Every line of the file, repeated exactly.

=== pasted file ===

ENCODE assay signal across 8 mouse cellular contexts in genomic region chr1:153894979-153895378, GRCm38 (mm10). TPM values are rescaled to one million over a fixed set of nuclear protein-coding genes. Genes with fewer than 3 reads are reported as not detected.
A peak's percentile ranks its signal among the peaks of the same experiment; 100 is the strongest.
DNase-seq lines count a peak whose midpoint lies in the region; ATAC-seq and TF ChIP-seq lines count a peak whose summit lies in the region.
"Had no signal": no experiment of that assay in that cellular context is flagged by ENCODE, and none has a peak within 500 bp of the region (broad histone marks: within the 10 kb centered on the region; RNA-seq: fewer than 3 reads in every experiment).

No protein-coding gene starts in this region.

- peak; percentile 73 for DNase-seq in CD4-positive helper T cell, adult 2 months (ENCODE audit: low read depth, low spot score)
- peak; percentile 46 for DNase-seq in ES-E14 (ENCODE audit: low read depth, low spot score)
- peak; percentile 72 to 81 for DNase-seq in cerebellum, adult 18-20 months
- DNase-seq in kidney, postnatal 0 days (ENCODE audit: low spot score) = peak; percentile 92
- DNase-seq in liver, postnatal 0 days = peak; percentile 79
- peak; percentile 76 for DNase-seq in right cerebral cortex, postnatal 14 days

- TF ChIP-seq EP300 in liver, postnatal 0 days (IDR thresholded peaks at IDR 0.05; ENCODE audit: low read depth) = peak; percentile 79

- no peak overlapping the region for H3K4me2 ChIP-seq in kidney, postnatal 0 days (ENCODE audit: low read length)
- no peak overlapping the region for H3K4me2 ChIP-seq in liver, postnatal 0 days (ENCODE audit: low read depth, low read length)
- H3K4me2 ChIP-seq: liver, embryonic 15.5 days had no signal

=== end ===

ENCODE assay signal across 8 mouse cellular contexts in genomic region chr1:153894979-153895378, GRCm38 (mm10). TPM values are rescaled to one million over a fixed set of nuclear protein-coding genes. Genes with fewer than 3 reads are reported as not detected.
A peak's percentile ranks its signal among the peaks of the same experiment; 100 is the strongest.
DNase-seq lines count a peak whose midpoint lies in the region; ATAC-seq and TF ChIP-seq lines count a peak whose summit lies in the region.
"Had no signal": no experiment of that assay in that cellular context is flagged by ENCODE, and none has a peak within 500 bp of the region (broad histone marks: within the 10 kb centered on the region; RNA-seq: fewer than 3 reads in every experiment).

No protein-coding gene starts in this region.

- peak; percentile 73 for DNase-seq in CD4-positive helper T cell, adult 2 months (ENCODE audit: low read depth, low spot score)
- peak; percentile 46 for DNase-seq in ES-E14 (ENCODE audit: low read depth, low spot score)
- peak; percentile 72 to 81 for DNase-seq in cerebellum, adult 18-20 months
- DNase-seq in kidney, postnatal 0 days (ENCODE audit: low spot score) = peak; percentile 92
- DNase-seq in liver, postnatal 0 days = peak; percentile 79
- peak; percentile 76 for DNase-seq in right cerebral cortex, postnatal 14 days

- TF ChIP-seq EP300 in liver, postnatal 0 days (IDR thresholded peaks at IDR 0.05; ENCODE audit: low read depth) = peak; percentile 79

- no peak overlapping the region for H3K4me2 ChIP-seq in kidney, postnatal 0 days (ENCODE audit: low read length)
- no peak overlapping the region for H3K4me2 ChIP-seq in liver, postnatal 0 days (ENCODE audit: low read depth, low read length)
- H3K4me2 ChIP-seq: liver, embryonic 15.5 days had no signal